I've also seen acupuncturists for at least 3 full trials but received no assistance in that area. They tried, I'm not saying that, had plenty of empathy....but it simply never worked. Since a lot of the other doctors rely directly on my internist, then I do the same.

I've now had at least 4 DO's over the years, and the best are the ones who have what they call "the hands" and specialize only in that type of work. It's very time consuming and 30 minutes is often enough for the body to recover from over the next few days. No twisting of the neck....the same results can be obtained another way. Wishing you well. Yours, Lenora.


Senior Member
So: what type of doctor do you prefer, and why?

I prefer a GP who is willing to write prescriptions for drugs that I might want to try. After trying lots of doctors and specialists, I've given up on them for actual help with ME. I don't think any of them know enough about ME to have more than a slightly better chance of helping than what I can do on my own. None of the tests they did changed anything, aside from checking for problems other than ME. While medical services are free in Canada, these doctor visits still had a cost in travel, exertion, emotions, etc.

I did try some alternative medicine practitioners, which aren't free here, and found them all useless. Some were outright quacks. Quantum Xzyrcl (can't remember exact spelling) testing???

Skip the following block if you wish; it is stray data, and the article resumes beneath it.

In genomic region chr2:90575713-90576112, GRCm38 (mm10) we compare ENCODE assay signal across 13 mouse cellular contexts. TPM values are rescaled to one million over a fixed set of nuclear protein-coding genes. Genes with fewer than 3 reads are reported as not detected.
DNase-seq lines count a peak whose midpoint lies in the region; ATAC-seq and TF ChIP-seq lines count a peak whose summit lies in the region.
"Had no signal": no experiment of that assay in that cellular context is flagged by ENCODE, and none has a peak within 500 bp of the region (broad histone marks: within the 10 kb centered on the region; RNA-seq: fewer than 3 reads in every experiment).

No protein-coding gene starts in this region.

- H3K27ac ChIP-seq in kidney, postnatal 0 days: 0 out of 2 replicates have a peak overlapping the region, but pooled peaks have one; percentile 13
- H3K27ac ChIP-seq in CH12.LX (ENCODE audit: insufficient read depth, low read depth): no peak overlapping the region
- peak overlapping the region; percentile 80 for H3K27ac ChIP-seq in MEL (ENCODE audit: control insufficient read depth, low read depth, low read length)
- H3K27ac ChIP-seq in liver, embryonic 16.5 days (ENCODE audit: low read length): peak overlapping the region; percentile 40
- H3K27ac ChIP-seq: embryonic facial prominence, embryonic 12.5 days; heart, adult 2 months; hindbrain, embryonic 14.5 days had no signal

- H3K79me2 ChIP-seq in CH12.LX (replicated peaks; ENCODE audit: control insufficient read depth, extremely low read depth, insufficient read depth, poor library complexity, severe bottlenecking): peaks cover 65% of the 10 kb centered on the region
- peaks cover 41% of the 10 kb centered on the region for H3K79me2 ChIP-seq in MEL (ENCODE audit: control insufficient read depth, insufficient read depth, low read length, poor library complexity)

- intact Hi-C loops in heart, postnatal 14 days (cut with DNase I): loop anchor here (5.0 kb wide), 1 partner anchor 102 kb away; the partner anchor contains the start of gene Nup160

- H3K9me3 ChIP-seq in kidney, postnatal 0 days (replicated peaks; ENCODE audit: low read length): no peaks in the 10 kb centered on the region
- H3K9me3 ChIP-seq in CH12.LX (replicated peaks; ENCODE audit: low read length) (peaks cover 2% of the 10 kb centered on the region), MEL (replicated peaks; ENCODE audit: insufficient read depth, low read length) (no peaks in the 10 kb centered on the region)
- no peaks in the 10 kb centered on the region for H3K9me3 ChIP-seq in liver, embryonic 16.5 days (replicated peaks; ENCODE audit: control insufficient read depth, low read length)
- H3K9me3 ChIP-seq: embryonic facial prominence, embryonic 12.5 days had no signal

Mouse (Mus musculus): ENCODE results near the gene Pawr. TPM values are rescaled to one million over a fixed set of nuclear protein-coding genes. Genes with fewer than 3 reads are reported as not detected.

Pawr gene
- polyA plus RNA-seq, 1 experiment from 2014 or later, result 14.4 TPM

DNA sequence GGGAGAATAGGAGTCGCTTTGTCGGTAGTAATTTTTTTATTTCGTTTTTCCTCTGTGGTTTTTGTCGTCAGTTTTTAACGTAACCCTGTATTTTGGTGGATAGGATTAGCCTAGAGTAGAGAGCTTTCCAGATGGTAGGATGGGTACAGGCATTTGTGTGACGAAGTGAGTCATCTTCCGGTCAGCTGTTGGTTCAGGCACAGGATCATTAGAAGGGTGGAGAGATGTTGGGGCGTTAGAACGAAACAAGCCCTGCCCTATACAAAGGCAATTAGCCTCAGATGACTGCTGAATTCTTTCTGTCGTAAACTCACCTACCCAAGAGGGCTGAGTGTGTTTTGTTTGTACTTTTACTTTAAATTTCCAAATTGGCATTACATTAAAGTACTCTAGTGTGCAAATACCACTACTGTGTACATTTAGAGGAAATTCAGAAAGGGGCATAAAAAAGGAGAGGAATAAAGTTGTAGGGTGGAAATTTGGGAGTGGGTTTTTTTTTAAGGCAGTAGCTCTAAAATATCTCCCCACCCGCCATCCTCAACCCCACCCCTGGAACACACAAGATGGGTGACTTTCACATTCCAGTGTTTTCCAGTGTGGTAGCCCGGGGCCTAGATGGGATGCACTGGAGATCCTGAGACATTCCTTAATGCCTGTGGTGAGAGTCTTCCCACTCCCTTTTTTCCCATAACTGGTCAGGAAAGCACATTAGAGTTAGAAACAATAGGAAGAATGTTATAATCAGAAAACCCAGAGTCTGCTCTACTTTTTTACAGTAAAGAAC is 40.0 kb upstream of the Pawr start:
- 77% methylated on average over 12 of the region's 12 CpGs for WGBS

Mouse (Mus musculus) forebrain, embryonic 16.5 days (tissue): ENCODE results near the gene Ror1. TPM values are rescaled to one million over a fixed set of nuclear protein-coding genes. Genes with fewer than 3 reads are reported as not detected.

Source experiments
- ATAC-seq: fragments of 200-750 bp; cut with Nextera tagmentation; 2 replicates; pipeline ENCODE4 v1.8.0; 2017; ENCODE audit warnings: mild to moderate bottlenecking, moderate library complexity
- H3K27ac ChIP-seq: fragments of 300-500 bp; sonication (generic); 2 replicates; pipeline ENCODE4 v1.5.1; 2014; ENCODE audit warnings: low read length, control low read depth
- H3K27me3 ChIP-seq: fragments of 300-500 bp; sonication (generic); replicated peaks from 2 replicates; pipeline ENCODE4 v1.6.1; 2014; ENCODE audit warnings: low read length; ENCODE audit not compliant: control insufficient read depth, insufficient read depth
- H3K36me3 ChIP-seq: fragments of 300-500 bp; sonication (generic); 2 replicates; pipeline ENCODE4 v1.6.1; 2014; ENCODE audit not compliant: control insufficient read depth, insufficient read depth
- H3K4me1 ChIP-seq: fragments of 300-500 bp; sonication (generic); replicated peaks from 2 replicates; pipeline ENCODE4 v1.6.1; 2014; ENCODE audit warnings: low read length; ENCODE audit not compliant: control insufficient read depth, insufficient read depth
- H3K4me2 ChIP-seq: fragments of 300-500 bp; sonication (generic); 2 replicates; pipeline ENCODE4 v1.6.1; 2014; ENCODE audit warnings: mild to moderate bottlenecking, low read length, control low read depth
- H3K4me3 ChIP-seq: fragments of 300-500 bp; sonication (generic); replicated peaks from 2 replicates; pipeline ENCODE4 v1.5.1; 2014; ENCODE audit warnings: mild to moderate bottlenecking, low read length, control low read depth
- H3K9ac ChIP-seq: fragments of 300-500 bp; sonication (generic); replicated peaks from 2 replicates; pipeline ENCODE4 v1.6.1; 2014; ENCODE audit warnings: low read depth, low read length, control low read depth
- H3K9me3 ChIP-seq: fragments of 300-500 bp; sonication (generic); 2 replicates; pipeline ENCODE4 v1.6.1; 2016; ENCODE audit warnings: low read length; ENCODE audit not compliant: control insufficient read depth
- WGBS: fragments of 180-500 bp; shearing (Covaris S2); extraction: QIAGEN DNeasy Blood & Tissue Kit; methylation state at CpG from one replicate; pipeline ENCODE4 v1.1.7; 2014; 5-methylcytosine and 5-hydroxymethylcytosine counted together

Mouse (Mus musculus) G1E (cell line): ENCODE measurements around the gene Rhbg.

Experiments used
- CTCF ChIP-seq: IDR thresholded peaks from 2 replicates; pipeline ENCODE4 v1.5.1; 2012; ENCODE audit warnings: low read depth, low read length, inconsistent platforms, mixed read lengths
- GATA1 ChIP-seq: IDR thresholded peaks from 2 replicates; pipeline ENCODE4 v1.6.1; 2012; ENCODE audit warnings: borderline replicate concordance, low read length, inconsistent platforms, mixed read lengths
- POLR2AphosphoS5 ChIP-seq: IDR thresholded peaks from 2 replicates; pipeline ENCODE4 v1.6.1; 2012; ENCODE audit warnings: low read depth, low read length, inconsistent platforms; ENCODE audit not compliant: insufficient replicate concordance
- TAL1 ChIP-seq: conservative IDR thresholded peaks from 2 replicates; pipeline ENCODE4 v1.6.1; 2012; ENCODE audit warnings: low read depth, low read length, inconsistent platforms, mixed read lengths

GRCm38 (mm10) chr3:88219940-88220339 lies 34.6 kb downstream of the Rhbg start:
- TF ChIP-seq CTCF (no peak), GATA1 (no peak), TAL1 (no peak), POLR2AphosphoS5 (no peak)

I read about some doctors who claim to have success treating ME. I haven't read about any confirmation of these claims of success. Surely if some doctor could cure 80% or whatever of his patients using autoantibodies or whatever, someone else would be trying it too, and making no secret about it. Until there's reliable confirmation, I don't accept their claims.

My opinion is that you are very unlikely to get an improvement in your ME from a doctor. It's not impossible, but I think it's around the same probability as getting an improvement by your own experimenting with diet, supplements, herbs&spices, etc. That's where I've gotten all of my improvements: trying things and paying attention to what makes me feel better.

Another point is that treatments for ME are very individualistic. What works great for one person does nothing for someone else, and makes yet another person feel much worse. So why should we expect a doctor to know what treatment to prescribe?

If your wife has a definite comorbid condition, she should see the appropriate non-ME practitioner. Diagnosis and treatment might be affected by also having ME, but that's just something to take into account.